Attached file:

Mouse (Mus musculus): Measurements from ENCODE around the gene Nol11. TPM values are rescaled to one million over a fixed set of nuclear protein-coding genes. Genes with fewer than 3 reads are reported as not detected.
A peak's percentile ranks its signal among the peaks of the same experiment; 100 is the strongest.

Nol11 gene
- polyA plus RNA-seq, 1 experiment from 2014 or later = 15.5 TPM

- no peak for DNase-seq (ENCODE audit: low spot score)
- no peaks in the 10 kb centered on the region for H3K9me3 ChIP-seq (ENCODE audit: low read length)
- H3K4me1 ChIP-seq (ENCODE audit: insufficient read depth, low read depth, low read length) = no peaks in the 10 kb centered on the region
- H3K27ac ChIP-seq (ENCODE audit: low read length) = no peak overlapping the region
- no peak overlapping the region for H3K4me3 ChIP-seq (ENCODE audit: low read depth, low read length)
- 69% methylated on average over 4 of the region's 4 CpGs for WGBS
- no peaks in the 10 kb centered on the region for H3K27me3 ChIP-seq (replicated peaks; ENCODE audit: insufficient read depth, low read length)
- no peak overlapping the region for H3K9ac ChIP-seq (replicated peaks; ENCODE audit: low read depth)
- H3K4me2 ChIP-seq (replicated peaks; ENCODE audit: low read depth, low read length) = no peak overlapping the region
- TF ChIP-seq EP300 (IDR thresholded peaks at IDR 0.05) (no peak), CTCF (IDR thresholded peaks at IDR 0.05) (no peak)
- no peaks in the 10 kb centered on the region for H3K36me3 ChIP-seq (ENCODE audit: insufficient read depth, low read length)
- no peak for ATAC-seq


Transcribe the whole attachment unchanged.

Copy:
Mouse (Mus musculus): Measurements from ENCODE around the gene Nol11. TPM values are rescaled to one million over a fixed set of nuclear protein-coding genes. Genes with fewer than 3 reads are reported as not detected.
A peak's percentile ranks its signal among the peaks of the same experiment; 100 is the strongest.

Nol11 gene
- polyA plus RNA-seq, 1 experiment from 2014 or later = 15.5 TPM

- no peak for DNase-seq (ENCODE audit: low spot score)
- no peaks in the 10 kb centered on the region for H3K9me3 ChIP-seq (ENCODE audit: low read length)
- H3K4me1 ChIP-seq (ENCODE audit: insufficient read depth, low read depth, low read length) = no peaks in the 10 kb centered on the region
- H3K27ac ChIP-seq (ENCODE audit: low read length) = no peak overlapping the region
- no peak overlapping the region for H3K4me3 ChIP-seq (ENCODE audit: low read depth, low read length)
- 69% methylated on average over 4 of the region's 4 CpGs for WGBS
- no peaks in the 10 kb centered on the region for H3K27me3 ChIP-seq (replicated peaks; ENCODE audit: insufficient read depth, low read length)
- no peak overlapping the region for H3K9ac ChIP-seq (replicated peaks; ENCODE audit: low read depth)
- H3K4me2 ChIP-seq (replicated peaks; ENCODE audit: low read depth, low read length) = no peak overlapping the region
- TF ChIP-seq EP300 (IDR thresholded peaks at IDR 0.05) (no peak), CTCF (IDR thresholded peaks at IDR 0.05) (no peak)
- no peaks in the 10 kb centered on the region for H3K36me3 ChIP-seq (ENCODE audit: insufficient read depth, low read length)
- no peak for ATAC-seq